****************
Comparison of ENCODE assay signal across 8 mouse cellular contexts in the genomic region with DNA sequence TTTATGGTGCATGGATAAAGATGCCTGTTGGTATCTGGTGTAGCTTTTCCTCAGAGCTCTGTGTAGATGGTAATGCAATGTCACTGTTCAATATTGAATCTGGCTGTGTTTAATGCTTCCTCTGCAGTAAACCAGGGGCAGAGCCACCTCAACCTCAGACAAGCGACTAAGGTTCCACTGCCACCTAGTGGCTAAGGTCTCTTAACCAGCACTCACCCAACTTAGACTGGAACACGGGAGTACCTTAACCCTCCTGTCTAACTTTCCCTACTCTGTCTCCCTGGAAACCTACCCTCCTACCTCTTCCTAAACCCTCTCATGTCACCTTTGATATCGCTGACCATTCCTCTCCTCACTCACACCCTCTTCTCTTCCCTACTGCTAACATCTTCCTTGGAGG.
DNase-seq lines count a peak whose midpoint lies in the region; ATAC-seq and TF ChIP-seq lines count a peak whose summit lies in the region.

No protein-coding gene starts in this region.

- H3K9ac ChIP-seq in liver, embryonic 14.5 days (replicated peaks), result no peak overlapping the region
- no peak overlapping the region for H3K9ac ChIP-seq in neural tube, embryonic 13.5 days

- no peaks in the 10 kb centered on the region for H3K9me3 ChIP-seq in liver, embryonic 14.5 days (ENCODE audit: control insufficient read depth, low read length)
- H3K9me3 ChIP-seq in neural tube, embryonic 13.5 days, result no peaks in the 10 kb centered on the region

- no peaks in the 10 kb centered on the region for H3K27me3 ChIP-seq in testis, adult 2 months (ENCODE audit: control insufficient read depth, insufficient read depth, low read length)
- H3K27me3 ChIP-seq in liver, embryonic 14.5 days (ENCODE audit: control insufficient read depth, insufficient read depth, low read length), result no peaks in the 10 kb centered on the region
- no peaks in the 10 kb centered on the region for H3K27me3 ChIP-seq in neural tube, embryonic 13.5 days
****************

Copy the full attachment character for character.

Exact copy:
Comparison of ENCODE assay signal across 8 mouse cellular contexts in the genomic region with DNA sequence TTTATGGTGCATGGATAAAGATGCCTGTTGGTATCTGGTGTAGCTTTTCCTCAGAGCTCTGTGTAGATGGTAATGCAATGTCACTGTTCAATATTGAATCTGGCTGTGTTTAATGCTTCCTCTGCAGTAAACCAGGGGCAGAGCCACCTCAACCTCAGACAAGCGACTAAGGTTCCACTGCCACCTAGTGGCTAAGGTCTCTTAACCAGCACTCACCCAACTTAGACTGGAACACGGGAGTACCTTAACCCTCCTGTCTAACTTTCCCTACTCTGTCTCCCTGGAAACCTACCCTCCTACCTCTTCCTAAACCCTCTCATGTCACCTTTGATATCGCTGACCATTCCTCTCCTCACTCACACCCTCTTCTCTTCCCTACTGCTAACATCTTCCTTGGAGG.
DNase-seq lines count a peak whose midpoint lies in the region; ATAC-seq and TF ChIP-seq lines count a peak whose summit lies in the region.

No protein-coding gene starts in this region.

- H3K9ac ChIP-seq in liver, embryonic 14.5 days (replicated peaks), result no peak overlapping the region
- no peak overlapping the region for H3K9ac ChIP-seq in neural tube, embryonic 13.5 days

- no peaks in the 10 kb centered on the region for H3K9me3 ChIP-seq in liver, embryonic 14.5 days (ENCODE audit: control insufficient read depth, low read length)
- H3K9me3 ChIP-seq in neural tube, embryonic 13.5 days, result no peaks in the 10 kb centered on the region

- no peaks in the 10 kb centered on the region for H3K27me3 ChIP-seq in testis, adult 2 months (ENCODE audit: control insufficient read depth, insufficient read depth, low read length)
- H3K27me3 ChIP-seq in liver, embryonic 14.5 days (ENCODE audit: control insufficient read depth, insufficient read depth, low read length), result no peaks in the 10 kb centered on the region
- no peaks in the 10 kb centered on the region for H3K27me3 ChIP-seq in neural tube, embryonic 13.5 days